Love it or hate it, remote work isn’t going anywhere. Many offices have reopened, but a fully or partially remote schedule is still wildly popular with employees.
This is welcome news for job seekers, but employees who are staying put in their current roles also stand to benefit. Millions of job postings with detailed salary ranges will hit job sites in 2023, giving anyone with an internet connection a new bargaining chip to help negotiate their next raise.
For those worried about their prospects, career counselor Rich Feller advises those looking for new jobs in the coming year to seek out what experts call “micro-training” — quick courses focused on industry-specific skills — to get an edge in the job market. Think coding bootcamps or
marketing certificates rather than bachelor’s degrees.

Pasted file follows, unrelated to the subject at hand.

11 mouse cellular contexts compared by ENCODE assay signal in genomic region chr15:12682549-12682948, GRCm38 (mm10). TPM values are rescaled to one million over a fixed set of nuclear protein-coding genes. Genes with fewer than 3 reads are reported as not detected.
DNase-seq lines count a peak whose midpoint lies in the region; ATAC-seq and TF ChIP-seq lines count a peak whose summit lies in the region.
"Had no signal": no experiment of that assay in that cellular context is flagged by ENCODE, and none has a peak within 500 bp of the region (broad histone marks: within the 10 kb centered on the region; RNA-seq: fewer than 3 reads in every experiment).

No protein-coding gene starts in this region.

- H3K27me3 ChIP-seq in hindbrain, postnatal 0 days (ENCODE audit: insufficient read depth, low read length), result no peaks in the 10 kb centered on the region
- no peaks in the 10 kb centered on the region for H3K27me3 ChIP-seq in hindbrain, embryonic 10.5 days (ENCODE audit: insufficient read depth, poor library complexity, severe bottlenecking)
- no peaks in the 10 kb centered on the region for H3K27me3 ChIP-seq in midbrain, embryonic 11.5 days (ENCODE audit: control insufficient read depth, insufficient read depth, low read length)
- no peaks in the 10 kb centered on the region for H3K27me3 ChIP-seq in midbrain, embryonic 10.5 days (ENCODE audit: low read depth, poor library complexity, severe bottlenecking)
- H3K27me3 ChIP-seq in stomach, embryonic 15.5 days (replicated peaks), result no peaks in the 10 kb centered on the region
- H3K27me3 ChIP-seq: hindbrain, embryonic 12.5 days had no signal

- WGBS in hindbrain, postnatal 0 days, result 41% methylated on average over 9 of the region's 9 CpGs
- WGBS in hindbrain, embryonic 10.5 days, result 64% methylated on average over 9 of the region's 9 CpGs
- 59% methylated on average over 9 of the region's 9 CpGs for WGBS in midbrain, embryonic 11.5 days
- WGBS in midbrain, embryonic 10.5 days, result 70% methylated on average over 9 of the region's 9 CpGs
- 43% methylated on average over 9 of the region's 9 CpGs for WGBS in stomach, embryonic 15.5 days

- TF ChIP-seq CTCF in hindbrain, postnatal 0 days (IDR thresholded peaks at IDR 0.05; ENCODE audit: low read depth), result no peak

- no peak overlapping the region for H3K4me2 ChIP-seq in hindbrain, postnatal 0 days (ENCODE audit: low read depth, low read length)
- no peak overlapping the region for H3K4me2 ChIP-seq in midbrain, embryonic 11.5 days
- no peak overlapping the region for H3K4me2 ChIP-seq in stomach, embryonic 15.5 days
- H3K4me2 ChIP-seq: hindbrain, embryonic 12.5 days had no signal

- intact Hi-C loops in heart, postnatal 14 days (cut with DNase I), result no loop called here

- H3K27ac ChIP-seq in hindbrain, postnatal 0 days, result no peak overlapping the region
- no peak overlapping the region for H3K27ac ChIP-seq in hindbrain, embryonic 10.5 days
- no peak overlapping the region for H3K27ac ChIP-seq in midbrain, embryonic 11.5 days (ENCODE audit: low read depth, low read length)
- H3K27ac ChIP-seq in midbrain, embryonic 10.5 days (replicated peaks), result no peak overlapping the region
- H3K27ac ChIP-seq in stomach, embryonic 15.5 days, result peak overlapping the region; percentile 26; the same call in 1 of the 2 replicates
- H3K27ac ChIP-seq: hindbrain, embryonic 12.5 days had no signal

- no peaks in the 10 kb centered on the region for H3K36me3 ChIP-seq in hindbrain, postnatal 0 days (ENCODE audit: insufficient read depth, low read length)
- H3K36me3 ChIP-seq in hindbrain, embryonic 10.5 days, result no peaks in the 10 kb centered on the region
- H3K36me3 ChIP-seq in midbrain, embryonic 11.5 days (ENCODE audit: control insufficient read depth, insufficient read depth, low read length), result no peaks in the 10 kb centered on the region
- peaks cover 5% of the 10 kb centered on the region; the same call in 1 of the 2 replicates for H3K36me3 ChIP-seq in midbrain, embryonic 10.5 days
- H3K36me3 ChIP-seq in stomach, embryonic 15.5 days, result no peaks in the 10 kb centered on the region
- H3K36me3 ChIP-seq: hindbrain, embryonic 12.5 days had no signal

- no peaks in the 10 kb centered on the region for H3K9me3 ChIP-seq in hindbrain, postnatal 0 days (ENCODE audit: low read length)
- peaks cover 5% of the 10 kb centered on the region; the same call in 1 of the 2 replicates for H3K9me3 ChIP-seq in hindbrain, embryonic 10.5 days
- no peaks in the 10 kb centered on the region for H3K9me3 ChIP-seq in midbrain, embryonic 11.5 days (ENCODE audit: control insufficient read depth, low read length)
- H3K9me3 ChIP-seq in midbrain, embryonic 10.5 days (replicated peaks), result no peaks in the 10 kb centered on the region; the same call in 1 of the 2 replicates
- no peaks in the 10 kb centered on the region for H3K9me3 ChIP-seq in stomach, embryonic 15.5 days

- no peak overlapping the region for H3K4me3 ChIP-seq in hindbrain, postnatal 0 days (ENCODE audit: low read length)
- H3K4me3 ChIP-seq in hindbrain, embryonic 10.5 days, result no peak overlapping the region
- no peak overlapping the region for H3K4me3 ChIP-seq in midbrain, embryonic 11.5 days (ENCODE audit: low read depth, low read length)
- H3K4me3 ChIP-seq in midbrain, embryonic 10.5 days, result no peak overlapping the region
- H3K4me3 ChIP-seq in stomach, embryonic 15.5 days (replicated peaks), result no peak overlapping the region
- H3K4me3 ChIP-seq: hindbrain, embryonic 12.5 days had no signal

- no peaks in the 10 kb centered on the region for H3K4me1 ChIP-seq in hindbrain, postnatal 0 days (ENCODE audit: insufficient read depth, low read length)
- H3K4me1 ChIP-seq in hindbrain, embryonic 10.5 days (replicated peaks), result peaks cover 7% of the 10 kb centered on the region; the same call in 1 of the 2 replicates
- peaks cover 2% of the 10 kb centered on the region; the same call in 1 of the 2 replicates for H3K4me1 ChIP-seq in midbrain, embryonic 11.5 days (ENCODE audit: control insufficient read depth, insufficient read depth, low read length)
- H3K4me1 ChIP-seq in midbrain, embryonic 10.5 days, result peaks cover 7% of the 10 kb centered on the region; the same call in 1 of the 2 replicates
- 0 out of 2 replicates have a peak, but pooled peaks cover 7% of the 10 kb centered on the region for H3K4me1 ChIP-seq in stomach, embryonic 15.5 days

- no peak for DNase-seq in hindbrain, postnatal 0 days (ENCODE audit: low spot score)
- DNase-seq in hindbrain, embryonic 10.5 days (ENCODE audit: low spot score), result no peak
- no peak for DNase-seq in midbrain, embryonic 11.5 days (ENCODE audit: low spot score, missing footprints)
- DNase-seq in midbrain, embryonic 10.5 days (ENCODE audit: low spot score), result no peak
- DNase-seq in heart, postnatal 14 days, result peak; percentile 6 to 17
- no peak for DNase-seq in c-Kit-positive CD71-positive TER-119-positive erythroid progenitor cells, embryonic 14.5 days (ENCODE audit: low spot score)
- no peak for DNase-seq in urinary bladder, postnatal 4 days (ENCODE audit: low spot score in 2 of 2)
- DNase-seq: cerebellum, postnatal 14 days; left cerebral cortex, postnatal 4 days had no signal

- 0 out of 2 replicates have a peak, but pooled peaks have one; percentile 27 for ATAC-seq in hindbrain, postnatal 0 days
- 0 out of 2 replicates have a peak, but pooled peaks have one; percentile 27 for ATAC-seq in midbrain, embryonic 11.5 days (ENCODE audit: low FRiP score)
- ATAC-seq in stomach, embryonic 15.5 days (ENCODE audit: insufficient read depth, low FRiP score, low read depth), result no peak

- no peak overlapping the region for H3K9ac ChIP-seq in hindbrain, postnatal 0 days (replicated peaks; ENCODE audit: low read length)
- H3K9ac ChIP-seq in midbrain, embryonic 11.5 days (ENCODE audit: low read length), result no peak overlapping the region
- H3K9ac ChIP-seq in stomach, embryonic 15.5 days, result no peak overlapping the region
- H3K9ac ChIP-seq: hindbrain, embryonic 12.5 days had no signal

Increasingly, employers are enticing hires with offerings beyond paid time off and health insurance. Think mental health care, tuition reimbursement, financial coaching, virtual healthcare and flexible work schedules — just to name a few.
New college graduates can look forward to even more opportunities next year, despite the looming economic slowdown. A recent survey by the National Association of Colleges and Employers (NACE) found that employers plan to hire 15% more graduates from the Class
of 2023 than they did from the Class of 2022.